Book Review: Punishment, communication and community

AuthorJohn Gardner
DOI10.1177/146247450200400407
Published date01 October 2002
Date01 October 2002
Subject MatterArticles
Punishment, communication and community, R.A. Duff. Oxford & New York: Oxford
University Press, 2001. xx + 245 pp.
Antony Duff’s work in the 1980s and early 1990s did much to revive scholarly interest
in the moral philosophy of criminal law and criminal justice. In more recent work –
consolidated and harmonized in this new book – he has focused his attention on issues
in political philosophy that bear on the same topics. In particular: what gives the state
the right to be the prosecutor of wrongs and the exactor of punishments? The issue is
pressing for Duff because his way of justifying the prosecution of wrongs relies on the
value of reciprocal talking and listening, and his way of justifying the exacting of punish-
ment relies on the value of sincere remorse and correspondingly expressive penance. In
comparison with, say, friends and families, the state might strike one as peculiarly ill-
equipped to serve these values. If prosecution and punishment are such highly personal
transactions as Duff says they are, why choose such a decidedly impersonal agent as the
state to take charge of them?
One might expect the answer to involve Duff in defending a perfectionist view of the
state, i.e. a view according to which the state is no less concerned with our moral virtues
and moral vices than our friends and families are. But that is not the way Duff goes. In
fact he moves away from the kind of state perfectionism that was hinted at in his earlier
work, by embracing a rather hard-line version of Mill’s ‘harm principle’ that would
entirely exclude the offender’s moral salvation from the goals of the criminal justice
system (p. 90). In place of such perfectionism, Duff devotes his considerable philo-
sophical talents to explaining the conditions under which a non-perfectionist state might
legitimately claim to stand in the right kind of relationship to an alleged wrongdoer that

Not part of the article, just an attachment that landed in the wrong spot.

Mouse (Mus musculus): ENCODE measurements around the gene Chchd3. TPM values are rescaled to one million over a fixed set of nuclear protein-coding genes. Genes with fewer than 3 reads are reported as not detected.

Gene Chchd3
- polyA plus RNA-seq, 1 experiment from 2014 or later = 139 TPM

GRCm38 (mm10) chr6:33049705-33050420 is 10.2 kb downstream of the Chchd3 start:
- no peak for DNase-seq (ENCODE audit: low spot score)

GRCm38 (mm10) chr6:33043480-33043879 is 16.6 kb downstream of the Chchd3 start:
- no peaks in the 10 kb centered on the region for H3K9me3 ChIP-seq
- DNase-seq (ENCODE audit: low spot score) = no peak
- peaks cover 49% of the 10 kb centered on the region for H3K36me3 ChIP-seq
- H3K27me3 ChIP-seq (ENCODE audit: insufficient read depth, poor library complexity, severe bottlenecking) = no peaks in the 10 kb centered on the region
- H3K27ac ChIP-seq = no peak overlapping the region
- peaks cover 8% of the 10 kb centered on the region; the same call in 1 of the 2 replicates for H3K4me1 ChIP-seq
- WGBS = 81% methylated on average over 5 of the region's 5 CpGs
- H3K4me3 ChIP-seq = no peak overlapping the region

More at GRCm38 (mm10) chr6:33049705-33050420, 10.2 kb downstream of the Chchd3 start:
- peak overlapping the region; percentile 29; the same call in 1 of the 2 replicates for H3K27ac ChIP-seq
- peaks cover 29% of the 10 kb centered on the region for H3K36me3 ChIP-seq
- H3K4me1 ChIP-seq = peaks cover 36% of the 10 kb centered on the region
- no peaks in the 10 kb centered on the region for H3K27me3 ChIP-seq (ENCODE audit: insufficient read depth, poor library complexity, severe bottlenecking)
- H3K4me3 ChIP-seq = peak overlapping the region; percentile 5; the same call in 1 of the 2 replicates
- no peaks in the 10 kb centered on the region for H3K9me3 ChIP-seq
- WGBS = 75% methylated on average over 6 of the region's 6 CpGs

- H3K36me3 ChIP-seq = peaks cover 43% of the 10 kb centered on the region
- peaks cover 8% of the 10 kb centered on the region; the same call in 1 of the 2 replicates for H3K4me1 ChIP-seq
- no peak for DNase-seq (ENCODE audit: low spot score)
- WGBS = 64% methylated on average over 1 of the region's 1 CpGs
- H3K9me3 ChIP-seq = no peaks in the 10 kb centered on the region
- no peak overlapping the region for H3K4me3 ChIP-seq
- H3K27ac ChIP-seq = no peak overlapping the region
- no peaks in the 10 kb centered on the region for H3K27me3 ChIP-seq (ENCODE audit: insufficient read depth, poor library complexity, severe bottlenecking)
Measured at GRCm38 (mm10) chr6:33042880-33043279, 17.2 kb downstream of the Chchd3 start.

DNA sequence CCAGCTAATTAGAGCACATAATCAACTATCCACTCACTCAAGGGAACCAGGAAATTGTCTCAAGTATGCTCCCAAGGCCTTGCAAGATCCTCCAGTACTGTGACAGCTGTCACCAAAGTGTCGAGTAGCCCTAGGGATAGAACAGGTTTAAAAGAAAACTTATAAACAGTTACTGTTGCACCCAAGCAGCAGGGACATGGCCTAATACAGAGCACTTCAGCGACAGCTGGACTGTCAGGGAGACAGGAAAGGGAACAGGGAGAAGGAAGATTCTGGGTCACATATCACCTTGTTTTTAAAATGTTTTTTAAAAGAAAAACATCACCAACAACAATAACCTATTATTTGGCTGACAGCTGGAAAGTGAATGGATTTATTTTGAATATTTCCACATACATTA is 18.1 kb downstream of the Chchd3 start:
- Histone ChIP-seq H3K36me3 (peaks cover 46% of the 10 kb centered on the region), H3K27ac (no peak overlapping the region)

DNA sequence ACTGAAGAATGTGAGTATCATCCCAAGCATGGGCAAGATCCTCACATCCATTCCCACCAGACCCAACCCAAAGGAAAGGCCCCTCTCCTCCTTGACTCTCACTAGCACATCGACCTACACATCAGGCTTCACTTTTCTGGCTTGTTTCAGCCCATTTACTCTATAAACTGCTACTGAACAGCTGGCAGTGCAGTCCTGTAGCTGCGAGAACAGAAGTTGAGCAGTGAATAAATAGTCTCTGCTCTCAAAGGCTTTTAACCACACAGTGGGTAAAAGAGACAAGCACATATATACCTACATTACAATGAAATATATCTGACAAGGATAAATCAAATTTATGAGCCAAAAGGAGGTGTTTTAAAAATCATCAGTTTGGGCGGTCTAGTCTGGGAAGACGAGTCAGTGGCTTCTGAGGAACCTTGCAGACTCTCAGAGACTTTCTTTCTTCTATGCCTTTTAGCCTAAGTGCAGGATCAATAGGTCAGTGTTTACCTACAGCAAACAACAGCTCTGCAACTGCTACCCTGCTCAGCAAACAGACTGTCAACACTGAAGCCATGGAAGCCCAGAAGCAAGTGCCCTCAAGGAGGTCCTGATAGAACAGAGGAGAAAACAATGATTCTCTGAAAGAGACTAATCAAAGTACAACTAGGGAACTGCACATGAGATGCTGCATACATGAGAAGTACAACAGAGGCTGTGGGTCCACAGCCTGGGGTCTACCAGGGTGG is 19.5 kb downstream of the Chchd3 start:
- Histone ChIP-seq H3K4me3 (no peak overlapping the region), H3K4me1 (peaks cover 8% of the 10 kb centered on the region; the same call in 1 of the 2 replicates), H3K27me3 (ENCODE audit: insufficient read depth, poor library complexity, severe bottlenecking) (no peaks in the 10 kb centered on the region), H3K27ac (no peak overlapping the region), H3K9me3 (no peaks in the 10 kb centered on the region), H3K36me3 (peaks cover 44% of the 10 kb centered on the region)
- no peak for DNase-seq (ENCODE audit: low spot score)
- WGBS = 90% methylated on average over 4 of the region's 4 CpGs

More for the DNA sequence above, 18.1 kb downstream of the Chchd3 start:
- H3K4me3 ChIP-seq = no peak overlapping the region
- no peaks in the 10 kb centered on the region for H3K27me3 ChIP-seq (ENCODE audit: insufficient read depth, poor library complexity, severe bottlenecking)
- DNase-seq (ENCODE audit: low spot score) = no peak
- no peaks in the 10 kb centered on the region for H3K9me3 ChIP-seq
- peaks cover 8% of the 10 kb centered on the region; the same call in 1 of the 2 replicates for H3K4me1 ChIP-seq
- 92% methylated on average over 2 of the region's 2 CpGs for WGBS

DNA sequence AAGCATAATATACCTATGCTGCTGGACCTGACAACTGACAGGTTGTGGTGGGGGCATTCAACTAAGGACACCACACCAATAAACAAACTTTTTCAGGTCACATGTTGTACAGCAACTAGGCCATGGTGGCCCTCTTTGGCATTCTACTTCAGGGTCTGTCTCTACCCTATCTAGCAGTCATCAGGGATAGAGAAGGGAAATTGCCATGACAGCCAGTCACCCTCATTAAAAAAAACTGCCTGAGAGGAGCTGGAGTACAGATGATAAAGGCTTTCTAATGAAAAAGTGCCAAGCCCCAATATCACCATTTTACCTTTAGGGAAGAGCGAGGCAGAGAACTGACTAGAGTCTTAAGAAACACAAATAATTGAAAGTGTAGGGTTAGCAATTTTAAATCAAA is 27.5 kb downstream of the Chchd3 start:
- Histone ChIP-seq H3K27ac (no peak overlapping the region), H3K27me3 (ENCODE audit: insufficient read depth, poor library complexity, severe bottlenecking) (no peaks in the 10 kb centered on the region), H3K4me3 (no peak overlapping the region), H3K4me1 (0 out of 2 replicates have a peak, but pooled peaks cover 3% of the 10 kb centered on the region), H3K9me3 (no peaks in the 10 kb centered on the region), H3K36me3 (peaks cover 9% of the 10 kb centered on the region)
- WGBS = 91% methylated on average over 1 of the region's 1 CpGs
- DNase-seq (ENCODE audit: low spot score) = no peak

the alleged wrongdoer should submit to the state’s prosecutorial and punitive authority.
These conditions, as I understand them, fall into three broad categories. First there are
those bearing on the state’s relationship with the political community over which it
presides, in particular its claim to represent that community. Second there are those
connected with the offender’s place in that community, in particular her not being
systematically excluded from it (e.g. by prejudice or extreme poverty). Finally there are
those connected with the prosecutorial and punitive apparatus itself, in particular that
it have a reconciliatory and reintegrative emphasis. In short, and simplifying greatly, the
legitimacy of the state’s criminal-justice role is challenged if (a) the state does not really
represent the community, or if (b) the alleged wrongdoer is excluded from membership
of that community quite apart from her alleged wrongs, or if (c) the criminal justice
system is not orientated towards reaffirming and reinstating her community member-
ship to the extent that it has been undercut by her alleged wrongs.
So rather than having perfectionist goals Duff’s state, qua prosecutor and punisher,
has communitarian goals. It is not a concern with the wrongdoer’s moral virtue but an
orthogonal concern with her continuing membership of the community that makes the
state a fit agent to persuade her to see the error of her ways and to repent – in other
words, fit to engage in Duff-style prosecution and punishment. Contrary to received
wisdom, Duff insists, this communitarian objective is perfectly consistent with a
traditional liberal emphasis on the protection of personal freedom. The community that
the state legitimately represents and cultivates through its criminal justice system is not
just any old community. It is one that regards people as autonomous human beings who
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